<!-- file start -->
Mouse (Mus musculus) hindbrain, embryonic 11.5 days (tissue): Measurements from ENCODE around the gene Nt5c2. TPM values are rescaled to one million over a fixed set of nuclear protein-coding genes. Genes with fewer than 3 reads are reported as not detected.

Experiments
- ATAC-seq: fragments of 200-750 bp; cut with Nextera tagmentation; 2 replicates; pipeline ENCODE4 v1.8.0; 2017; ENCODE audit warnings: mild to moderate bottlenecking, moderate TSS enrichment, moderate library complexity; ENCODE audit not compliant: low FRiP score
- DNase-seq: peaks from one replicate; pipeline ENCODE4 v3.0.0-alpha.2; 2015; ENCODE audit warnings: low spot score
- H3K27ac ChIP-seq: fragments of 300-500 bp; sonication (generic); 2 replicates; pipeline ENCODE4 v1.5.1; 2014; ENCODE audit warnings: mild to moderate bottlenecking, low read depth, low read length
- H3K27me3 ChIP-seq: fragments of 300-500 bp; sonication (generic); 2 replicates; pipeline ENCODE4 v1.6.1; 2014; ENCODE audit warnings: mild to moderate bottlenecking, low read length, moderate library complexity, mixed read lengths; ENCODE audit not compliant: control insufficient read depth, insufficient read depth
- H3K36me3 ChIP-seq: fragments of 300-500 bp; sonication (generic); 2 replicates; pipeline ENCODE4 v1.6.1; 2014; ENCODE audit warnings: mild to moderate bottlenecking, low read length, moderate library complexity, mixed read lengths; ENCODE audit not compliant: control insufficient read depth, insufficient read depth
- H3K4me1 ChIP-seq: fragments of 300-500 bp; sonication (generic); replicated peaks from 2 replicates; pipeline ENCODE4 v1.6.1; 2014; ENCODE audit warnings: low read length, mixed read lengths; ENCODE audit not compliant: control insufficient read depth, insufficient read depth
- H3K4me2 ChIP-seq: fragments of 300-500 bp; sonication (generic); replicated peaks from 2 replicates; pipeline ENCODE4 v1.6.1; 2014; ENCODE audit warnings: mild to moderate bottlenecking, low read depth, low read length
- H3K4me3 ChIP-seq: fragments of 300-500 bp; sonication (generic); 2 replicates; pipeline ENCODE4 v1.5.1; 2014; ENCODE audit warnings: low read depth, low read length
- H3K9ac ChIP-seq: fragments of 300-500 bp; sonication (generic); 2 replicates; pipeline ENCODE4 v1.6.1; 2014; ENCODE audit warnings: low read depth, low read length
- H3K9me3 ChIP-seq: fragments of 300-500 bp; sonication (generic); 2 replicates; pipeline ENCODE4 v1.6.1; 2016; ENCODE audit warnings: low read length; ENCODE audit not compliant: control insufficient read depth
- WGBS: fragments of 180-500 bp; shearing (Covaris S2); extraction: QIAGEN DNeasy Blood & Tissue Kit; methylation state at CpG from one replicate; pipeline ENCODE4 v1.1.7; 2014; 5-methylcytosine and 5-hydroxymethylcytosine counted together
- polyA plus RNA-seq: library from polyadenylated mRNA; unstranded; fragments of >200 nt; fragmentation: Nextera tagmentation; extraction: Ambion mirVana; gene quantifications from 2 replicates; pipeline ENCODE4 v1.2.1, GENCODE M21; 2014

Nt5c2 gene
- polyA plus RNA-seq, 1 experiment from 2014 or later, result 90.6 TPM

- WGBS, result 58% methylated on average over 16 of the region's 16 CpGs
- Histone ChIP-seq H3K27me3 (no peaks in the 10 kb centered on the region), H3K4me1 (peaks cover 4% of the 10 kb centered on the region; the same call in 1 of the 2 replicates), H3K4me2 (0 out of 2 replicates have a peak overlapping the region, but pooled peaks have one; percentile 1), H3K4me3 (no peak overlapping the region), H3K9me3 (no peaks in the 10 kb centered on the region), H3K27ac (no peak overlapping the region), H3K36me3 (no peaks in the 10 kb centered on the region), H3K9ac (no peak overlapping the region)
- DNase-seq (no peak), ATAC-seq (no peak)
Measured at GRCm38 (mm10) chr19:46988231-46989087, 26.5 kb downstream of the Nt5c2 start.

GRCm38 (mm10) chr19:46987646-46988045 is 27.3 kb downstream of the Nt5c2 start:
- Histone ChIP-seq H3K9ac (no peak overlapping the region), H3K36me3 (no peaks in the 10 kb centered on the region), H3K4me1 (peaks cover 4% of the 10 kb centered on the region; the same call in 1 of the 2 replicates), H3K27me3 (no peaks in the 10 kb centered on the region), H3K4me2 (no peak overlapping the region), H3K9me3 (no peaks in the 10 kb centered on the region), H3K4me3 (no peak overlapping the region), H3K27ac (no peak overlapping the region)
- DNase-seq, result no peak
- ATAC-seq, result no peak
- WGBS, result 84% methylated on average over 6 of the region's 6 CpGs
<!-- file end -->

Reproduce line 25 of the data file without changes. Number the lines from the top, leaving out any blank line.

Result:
- WGBS, result 84% methylated on average over 6 of the region's 6 CpGs